Panel Discussion: Future of Web Testing



Hey, hey, hey, I'm really happy to be here. I'm thrilled. I'm super excited to kick off this panel about the future of web testing. And I'm so excited because of two reasons. One, a lot of things, great things happening now in this field. Just to give you an example, I checked today in GitHub, and there are already 17,000 repos dealing only with testing in JavaScript. 4,000 of them were written in the last year. So, so many things and innovation happening now in testing. The second reason is because I probably have the ideal panel to discuss all of these trends, really some of the most influential. The people who are building this innovative tool here with me. So how about we start with a quick intro? Let's start with you, Nancy. Would you like to introduce yourself? Sure, I'm really excited to be here. My name is Nancy and I am a solutions architect working at a company called We're a tech consulting agency. So, I've worked with a lot of clients in the past, enterprise and startups, oftentimes with their testing strategy. Cool, great to have you Nancy. Kent, C-Dodd, I'm not sure we even need to introduce Kent, but we will. Kent, please tell us about yourself. Yeah, sure, thanks. I'm super happy to be here. I love the conferences put off by Git Nation. They do a great job. So yeah, I created where I can teach you everything that I know about testing. It's awesome, so take a look at that. And actually there's a discount coupon just for TestJS Summit. So I'll share that in the Discord. And I also created Testing Library, which is kind of a funny name for a library. But it helps you test DOM related stuff. So anything that has to do with the DOM, anywhere you can find the DOM. And actually there are other implementations for React Native and stuff like that too. But it just gives you utilities that you need to test UI. That's the main idea behind that. So that's what I do. Cool, and we're about to discuss, of course, Testing Library very soon. Oren, good morning, San Francisco. Hi everyone. Pleasure to be here, super excited to be here with everyone. My background is mostly building products for developers in the last 22 years. I'm guessing that the standard you know is the Aplitur is the visual validations. I was one of the founding members, weeks an early developer. And now the founder of the last six years, founder of Testing. I will focus on AI helping test automation. That's great, and we're also going to discuss testing. Jason, hi. Everyone, I'm happy to be here. I'm Jason Palmer. I work at Spotify for the last almost ten years as an engineer and now a PM. I'm also a core contributor to Jest, and I created JestJUnit. So if you're running Jest in a CI environment, there's a pretty good chance you're using that. Amazing, great, so we're about to discuss now a bunch of topic, a bunch of hot trends in testing, and each of the panelists is going to share his thoughts and experience about each of these hot trends. So how about we start with the CI world? And there is a new giant player, GitHub, now playing in the CI world in the past two years. And funnily enough, I just checked today, and each of the big vendors who operate there for years have approximately 100 extensions or actions, some call these orbs. GitHub in two years already have 7,000 GitHub actions. So it's growing crazily. And my question to you, let's start with you, Kent. Is this just another big giant eating the market, or are they doing things differently? Do they provide new capabilities, opportunities for us developers? You know, years ago, I did a survey, not like a survey, but I took a survey of all the CI services that I thought would be good for the company that I was working with at the time. And I tried a ton of them, and I ended up with SnapCI, which is no longer a thing, which is kind of sad. There's GoCD now as their thing, but, and that's what I used for my company. But then for open source, I was all in on TravisCI, and it served me really, really well for years. But I don't want to get into this too much, but Travis kind of changed the way that they do things in a way that made it very difficult for open source. And so I've been totally moving everything over to GitHub actions. I've been kind of thinking about it anyway. And my goodness, it's such a nice experience. So there's a reason that I think so many people are going over to GitHub for managing their GitHub actions. There can be some concern with the monopolistic approach, I guess. But I don't know, like, I'm just trying to ship stuff, and GitHub actions makes it really easy to do that. So that's, I like it. Can you share one example of any delightful experience, something that just helped you specifically to ship? Yeah, well, you mentioned the 7,000 different GitHub custom actions that you can use. I didn't have to build any custom or, yeah, custom action of any kind. It was just like putting together all these different ones to make things come together in a really nice way. It was just very, I wouldn't say that it was super straightforward. There are definitely some nuances and intricacies and things like that. But once you have it set up, it's actually pretty understandable what you have. And I think that, yeah, just the sheer amount of actions that you have at your disposal is super, super helpful. Yeah. Yeah. And Nancy, I'm curious to hear your thoughts on this matter. Yeah, I think it's actually super cool. I really like the approach kind of GitHub went with. Instead of just focusing on being another CI tool and just focusing on their infrastructure, they really took like that open source approach, really encouraging and fostering the community to contribute and focusing on that marketplace aspect, rather than it being sort of an afterthought. And I think that's where it's really powerful. And that's probably why we've seen so much growth there so quickly. And really now sort of GitHub is not limited by how many developers are putting on to really build out their CI or really understanding the user's need because it comes organically, right? They're allowing the community to kind of dictate where this goes. And I think that's super exciting to see. I think it's hard to predict where it will go in the future, especially, you know, a lot of the clients I've worked with in the past, like moving, switching over to a whole new infrastructure is just a huge undertaking and oftentimes not the top priority and just not worth the effort right off the bat. Yeah, interesting. Both of you mentioned that the marketplace is the thing, like upfront, they build it for you. And beyond, they build it for the marketplace. And this is the core and not some extension like it was in previous CI vendors. Yeah, yeah, sensible. And Oren and Jason, feel free to jump in whenever and everyone, we are spontaneous here. So one thing I really like about GitHub Actions, I guess, is that it's kind of one of the CI providers that's taking the like a Docker-based approach, which is really nice. And it's kind of a new wave that I've seen, I guess, in the last few years. It definitely makes it easier for folks to be able to like reproduce CI steps locally and kind of craft like a decent, you know, CI environment locally and make sure that it works. And then you kind of, you know, it's a lot less, you know, toil, basically, than you might have with other CI environments. Yeah, yeah. So bottom line, I think anyone should evaluate the GitHub, at least evaluate as your next CI. And now moving to the next topic, which is testing library. Well, probably everyone here heard about React testing library. I learned recently that it has sisters, which is X testing library for Cypress, for Puppeteer, for almost any UI framework. And if you're not sure how popular it is, recently, the state of JS big survey was published. And people chose a testing library above Jest and Mocha as their most popular testing framework. Of course, it's not the same thing. But it's, I mean, it was called as the most trendy testing library of past year. And surprisingly, we have the creator here, Ken. Question for you. So I know Cypress. I can do things for this with Cypress. I know to build stuff. And I'm going to start now a new project. Why should I use, for example, Cypress testing library and not Cypress? As is. Yeah, well, I mean, I think you should use Cypress for sure. So testing library is a collection of utilities that you use within testing frameworks. So it's not a replacement for Jest or Mocha or Cypress. It's more of a utility that you tack on to those things. And so like, but that said, with Cypress in particular, there are built in commands that you can use instead of what you get from Cypress testing library. And so the reason that I can suggest adding in Cypress testing library instead of using like Cy.get, for example, is because it gives you more confidence. And that's all that we're really after. I know that some people, some testers really like to use testing to kind of enhance their design process and everything so they can build out their code. And that's great if that's what you want to do. You know, TDD is awesome, whatever. But for me, I'm mostly, and when we talk about running tests in CI, the types of tests that I want to run in CI are the types that can tell me, can I ship this or not? I want, everybody says, don't ship on Fridays. I want to be able to ship on Fridays. I want to ship whenever. Whenever I commit code, it should get shipped. And for me to be able to do that, I need to have confidence. And this is what testing library offers is a really nice way to not only query, in Cypress, it's pretty much just for querying, but elsewhere, it gives you not only query ability, but also interactivity with that output DOM. And the reason I say you don't need that for Cypress is because Cypress has great interactivity functionality already. So it just adds the ability to query your document really, really well. And not only does it make it easier to read and write those tests, but it also, you end up with more confidence because of the types of things that you're writing in your tests. And so, yeah, that's the reason. It just helps you increase the level of confidence. That's the most important thing. Mm-hmm. So just to make it even clearer, so the main motivation for me as a developer is to use testing library across different UI framework is mostly to reuse my knowledge that the syntax that I'm already familiar with, or it kind of pushes me towards best practices. Things like, hey, test like the user, don't focus on the internals. What exactly? Yeah, exactly that. So the fact that you can use testing library wherever you can find a DOM is a really awesome thing, but that's not why you use it. The reason that you use it is because it helps separate your tests from implementation details, which is why you get so much confidence out of it. And originally, when I wrote testing library, it was actually React testing library specific to React. And then I realized that there was just a very thin integration layer between React and the rest of the DOM. And so I extracted all of that. And then we made Angular testing library and Vue testing library and Cypress testing library. There's a test cafe testing library. Like anywhere you find a DOM, you can use testing library for it. And that actually is a huge benefit. So you can have your unit and integration tests that are maybe running in Jest or wherever, and they're all hitting the DOM. And then you can also have your end-to-end tests. And they look very similar from the way that you're querying and interacting with the DOM, which I think is a huge benefit too. Sounds like a great opportunity. And where can, I mean, can you recommend resources, places to learn more about testing library? Yeah, is a pretty good place to learn it. And I did share in the Discord a short URL. Maybe I'll share it again because people are pretty active in the Discord. But yeah, for a 25% discount to But of course, it's not the only place to learn. Like you said, it's very, very popular. There are tons and tons of courses that you can pay for, and also videos that you can watch on YouTube. I've given many talks. I've got lots of free content on my blog. And then the docs are really good. So you can go to and learn more. I personally really like this approach of test from the user perspective, almost as production. And I think that this mindset also inspires many now of the testing strategy of the organization level testing strategy are being disrupted. So let's play a small role game. Let's say that you are the chief testing officer or the CTO, and I'm your developer. And I'm working traditionally. Well, I'm writing unit tests, a lot of unit tests. Then after three weeks, when I have the version working with 100% test coverage, then me and the QA person starts writing some integration tests, and then some end-to-end testing, then manual testing my version and put in production. Now we have a meeting and we do our planning for 2021. What exactly, and Oren, let's start with you. What exactly should I change in this approach for the next year? So when you start planning, I think, first of all, you need to understand what you have and how do you want to, we all know the pyramid, right? And we all say, this is the amount of tests that we have unit tested. Unit tests is not enough. They can even, even deciding on over there, everyone tries to reach the 100% test coverage. Code coverage is really hard. It's really hard to get to 100% code coverage, and sometimes it's not worth it. So you have those different layers and you need to decide how to start. And sometimes, by the way, if you don't have anything, sometimes it's even nicer to go actually against the tradition and actually start from the top. End-to-end testing and the integration tests give you high coverage, very, very fast. And they give you a lot of confidence, as you said, close to production to understand, or you can even test in production to understand what you got. The other thing that you need to make sure is that you don't neglect those other layers and you need to make sure that you keep investing in them because they give you the feedback faster. So the end-to-end are super critical. They give you high confidence and high coverage in seconds, where they usually... The challenge over there is what Kent said, and I totally agree, is the trust. You need to trust your tests. If you have tests that are running and you don't trust them, I don't want them. I prefer 10 tests that give you 20% coverage and I trust it, then 100% that it's flaky. And when the CI would go, I was like, oh, it fell again. I don't know why. And then what happens is people take tests out and they say, I don't trust it, let's take it out because I want to release. Or they're starting this thing called rerun. You know what? Let's run it again and again and again and again. Let's rerun until everything passes. And that, of course, it covers a lot of bugs that you don't catch because of those flakiness. You might have a real bug. People think that bugs are only deterministic bugs, that you're saying, hey, I caught this and this will always reproduce. The most challenging bugs are the ones that don't reproduce all the time. When you have that once out of 10, it's going to happen. And you can't ignore that. I keep telling people, if you had someone, like something happened, a robbery, you can't say, oh, the robbery, we're not going to go up in the same place again. You need to make sure, how do I find the person that did this? How do I find it? And that means how they had all the information. And that brings us to the root cause analysis, understanding you need to invest in the fact that you'll know when something does break, what happened. Do I get, is it, we started with the screenshot, then the DOM, I want to see the DOM, the network request, the console logs. I want to have all the information I need so that when something does happen, I know I can pinpoint and say, OK, this is it. And of course, the more you go up the DOM, it's harder to say, to pinpoint. And as you go more to the, more even toward the unit test, you can say, oh, here's the function that, the method that went wrong. This is the state. So here it gives us, up to here, we see a very, we have a lot of coverage, slow response. That means it's harder running on every commit and going down, making sure that we have the amount of tests in each part to know exactly as fast as possible what went wrong. Yeah, yeah, that makes sense. The wider your tests are, then you need more to invest in setups that prevent flakiness and yeah, makes tons of sense. Jason, many of your work is related to flakiness. I'm curious about your overall thought, but also specifically to this, flakiness in integration test. Yeah, flakiness is a big problem. And, but it's also kind of a fascinating field as well. Something I'm sort of weirdly interested in. I can sort of say at Spotify, we had kind of a large flakiness problem. That's kind of how I got introduced into working and testing to begin with. The library that I wrote, JestJUnit, the entire reason I wrote it was because I was working on the Spotify desktop client at the time. And we were trying to tackle test flakiness, trying to reduce it significantly. And so the first part in doing that is just basically knowing what tests have run, which one failed, how fast are they, et cetera, et cetera, putting them in a database and sort of trending these things over time. This is kind of the fundamental starting point for just understanding what is flakiness, like what is flaky? And then how are you going to address this? So it's a fascinating field. There's probably tons I could talk about way more than this conference, but I guess kind of getting to the original question, something I feel that's important to say is that far too many organizations that I've seen, even now, but particularly in the past, don't really recognize the fact that testing and sort of quality in general actually speeds up teams. So there's this concept in Agile called sustainable pace, which I don't know, I just don't see a lot of teams actually following this or really understanding this. A lot of teams are really moving very fast as quickly as they can. And this often means writing no tests or writing fewer tests. But if you can move just a tad bit slower and focus on quality and keep that quality high, this actually pays dividends over years and years and years. So this is something that I think is important, not just to developers, but companies as a whole. I think that one of the big things that we actually see is actually that developers do own quality. Yoni, you mentioned, hey, there's a QA person that's going to say, hey, what's up? I think it's becoming more and more that developers own the quality and they need to say, hey, I feel okay with releasing on a Friday because that means that you feel secure enough. You're saying, hey, I trust this test. It's not someone else's job to make sure everything works. That's my job. That's my responsibility. Sure. Sometimes it's a good idea to release on Fridays. I would like to add that I feel like quality is not, you know, moving it to having developers be responsible for that is not enough. I feel like it's an organizational thing that everyone needs to be aligned on. And I think that's where your quality strategy really becomes impactful is when it actually helps your whole organization understand what quality means. And that's what enables you to actually move forward and be able to have those confidence in those tests, which is why I think test coverage isn't always reliable to do that because it's often just expressed as number of tasks or a percentage. And it doesn't really at all speak to what they actually do, especially for those people who are non-technical or really removed from the day-to-day code. Like what is this test case actually mean in terms of, you know, how does this safeguard my business? And it doesn't say any of that. So a lot of the things that I think is actually important to consider besides test coverage or what type of test you're writing is actually be able to identify, you know, features and flows are actually really high impact areas or high touch areas for your users, whether that's like a dashboard or a homepage or a checkout flow, and really concentrating your testing efforts there, focusing on a few high impact ETE tasks. That's what's actually going to give you confidence, you know, understanding your users. Are they on Chrome? Are they on, you know, desktop versus mobile is going to help narrow down what browsers you're actually going to be testing on. Does it make sense to run all your automation tests through every single browser? So a lot of those things, I think, is more important to think about than just the number of tests. And then again, like that part about communicating about your quality strategy and having everyone within the team and company understand that, I think it's often overlooked, but it's super critical. Yeah. Yeah. And there is a repeating concept here. Start from the user, focus on the user. Okay. We have five minutes left. So I think that it's absolutely now a significant trend to move from Pyramid to something that is more Diamond or Trophy or Honeycomb. Start with integration test or end to end. By the way, some of the earlier TDD books actually also recommend this. Start with wider tests and then do your unit and TDD stuff. But now as a developer, we all know praise integration test. When should I write now unit tests? And also I keep hearing about the new thing, component tests. Kenneth, I'll direct first the question to you. What exactly is component tests and what is the new role of unit tests? You know, it all comes down to confidence and how much confidence you can get out of things. And if you unit test, let's say that you get a hundred percent unit test coverage, you can still have so many integration problems. And so you get a lot of problems there. So let's say, all right, nevermind, we won't do a hundred percent. Let's do like a mix here. And then as you start doing more and more integration tests, you realize that you don't need as many unit tests because you're already covering that code from your integration. And so when you keep on down this path where you end up finding most of your unit tests are in those maybe like pure functions that are doing complicated logic. And those typically they run really fast and they're pretty straightforward to write and maintain. And that's where I find myself doing most of my unit tests. I actually don't find myself doing a whole lot of module mocking in those types of tests either. So I'm pretty much doing component or integration tests. The component is like React component or Angular component, whatever. Integration would be like on the node level, you're integrating a bunch of your modules and stuff. And so, yeah, I find myself doing mostly that sort of testing. And then I fill in the gaps for like these hardcore computational or like these algorithmic things that are difficult to cover with the broad brush of a integration test. Yeah, so it's still a room for unit test and this should be stated clearly. A question to backstage. We're almost out of time, but we have a lot of fascinating topics still uncovered. So if we can get five minutes more, please let me know. I'm moving to the next topic, which is it's a promise for years that it's going to affect the testing world. And maybe this is the year where it's happening. I'm referring to AI based testing. Oren, you are the chief, the guru at testing. The testing I know is a lot about AI. Question, I mean, can you explain really in a layman terms, what does it mean to me really in simple words, features, how can it augment or help testing? We're trying, I think what everyone is trying to get to the same thing, to trust your test. So you can look at it like often, like offering the test to have as much coverage as possible. And I think Nancy said it in an amazing way. Wait a second, how do you define that? How do you see that? I hope that one day we'll get to talk about not just code coverage, but also user coverage. Not just the shift left, shift right. What do we know about production? What do people interact with, what do not? So first of all, AI can help with the offering. Can we generate, can we look in production and generate automatically a thousand end-to-end tests in two days just by looking at what's going on in production? Can we filter out of that? What are the tests that we do want to keep as an end-to-end test? And of course, generating those integration component or even unit tests, can we remove the flakiness? Right now, things like they are basic in every platform was, hey, was one CSS selector. There's one way to find an element and click on it. A machine can look at thousands of them. So can we do that automatically and reduce the flakiness if we understand that a machine can find an element better than us? Yeah, like identify selectors. I identify selectors from previous records that lead more to flakiness and- Exactly, and improve that over time. Yeah, makes tons of sense. I would love to discuss it for at least 10 minutes more, but we are just almost out of time. And I want to cover the last very important topic. Sorry, Jason and Nancy, only one minute to cover this. There is a big bloom of tools that's related to network interception, network mocking, a lot of new capabilities. You specifically, Nancy, wrote one of these tools. Can you first explain to us why it first record the network? So I wish I had more time to talk about this because I think it's super exciting. But I think the biggest thing that the network mocking really solves is it takes the most difficult part out of being able to write integration tests. I wish I can go into elaborate what I mean by integration test because I think it's like one of those testing that's super misunderstood and no one really aligns on what it does. But I think it really solves that flaky issue that Jason was talking about. You can really focus on things that you can actually visually see, things that's as close to possible as what the users can interact with. And I feel like network mocking really allows you to be able to kind of do that without making it super slow and flaky and it cause all those issues. The plugin specifically that I worked on, it actually tags on what is out of the box already from Cypress. A lot of you who do use Cypress knows it comes with a lot of mocking capabilities and it kind of just tags on top of that to really solve for I think the biggest issue with all of this, which is how do we actually manage our mocks? Mocking is obviously number one issue, but number two, once you're able to mock, how do you manage hundreds of files of mocking that needs to change often? And that's where the plugin Cypress auto record that I wrote really helps to address that. But again, I love to continue this discussion. I know we're out of time. Yeah, happy to talk with anyone on Discord. Yeah, I took a look at it and it looked amazing. Like very fast at your integration in practice are a few things they are. We got one last minute, Grace, Jason, I'll really be glad to hear your take on the network interception monitoring. Yeah, sure. Just really quickly. I mean, I think it's an important part of testing. You have end to end tests and the most typical reason why they're flaky or why they're slow is going to be network requests. So if you can kind of take those out of the equation, especially if you have something like VCR where you can automatically generate stable mocks, you turn these end to end tests into something that is far less flaky and far more performance. And basically it's testing the same thing using hopefully the same system. So there's a lot of benefits to it. I would encourage you to look at it, especially Nancy's plugin there is a pretty great example. Yeah. Thank you, Jason. And unfortunately we're out of time. So really many thanks to all of you for this great insight. Should I try to summarize it in one sentence? It's production user, production user, production user, leave the internals to the end, start from the chaos of production, the network from the user, from the UX. This is where most of the tooling now innovate and this is where testing should start from. And then if you have something complex inside, then well, we have the traditional unit and other tools. Many thanks for all of you for being with me today. Thank you. Thank you. Thank you. Bye.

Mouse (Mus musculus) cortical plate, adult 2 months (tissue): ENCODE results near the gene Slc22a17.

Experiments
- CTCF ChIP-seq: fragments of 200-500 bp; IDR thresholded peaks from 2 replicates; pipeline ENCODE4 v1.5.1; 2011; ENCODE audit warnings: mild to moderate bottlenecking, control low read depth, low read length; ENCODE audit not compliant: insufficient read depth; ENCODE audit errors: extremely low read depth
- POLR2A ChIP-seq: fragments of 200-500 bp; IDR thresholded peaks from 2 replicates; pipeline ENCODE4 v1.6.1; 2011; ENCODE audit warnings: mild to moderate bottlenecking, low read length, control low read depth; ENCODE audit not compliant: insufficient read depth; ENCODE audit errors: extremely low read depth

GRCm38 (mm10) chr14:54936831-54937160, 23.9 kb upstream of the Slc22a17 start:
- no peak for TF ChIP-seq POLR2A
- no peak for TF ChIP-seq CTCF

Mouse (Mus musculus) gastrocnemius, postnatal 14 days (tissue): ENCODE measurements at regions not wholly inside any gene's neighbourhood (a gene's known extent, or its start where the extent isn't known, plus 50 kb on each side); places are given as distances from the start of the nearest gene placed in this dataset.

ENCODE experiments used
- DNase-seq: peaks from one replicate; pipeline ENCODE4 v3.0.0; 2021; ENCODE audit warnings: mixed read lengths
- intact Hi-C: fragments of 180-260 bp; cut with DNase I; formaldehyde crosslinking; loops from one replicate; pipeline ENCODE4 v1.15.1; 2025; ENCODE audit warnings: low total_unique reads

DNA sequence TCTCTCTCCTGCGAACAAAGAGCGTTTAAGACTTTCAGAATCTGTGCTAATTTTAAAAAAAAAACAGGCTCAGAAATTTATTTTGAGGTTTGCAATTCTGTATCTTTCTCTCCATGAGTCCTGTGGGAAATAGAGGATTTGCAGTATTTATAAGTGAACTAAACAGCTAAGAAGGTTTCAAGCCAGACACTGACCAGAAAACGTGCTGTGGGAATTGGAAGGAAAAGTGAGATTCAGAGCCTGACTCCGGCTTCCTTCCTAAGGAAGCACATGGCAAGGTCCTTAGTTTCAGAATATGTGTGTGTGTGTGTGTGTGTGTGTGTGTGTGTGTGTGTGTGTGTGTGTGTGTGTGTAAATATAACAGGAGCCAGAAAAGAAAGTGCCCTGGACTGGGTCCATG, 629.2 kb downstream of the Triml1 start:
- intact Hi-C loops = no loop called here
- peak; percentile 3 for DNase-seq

33 min
15 Jun, 2021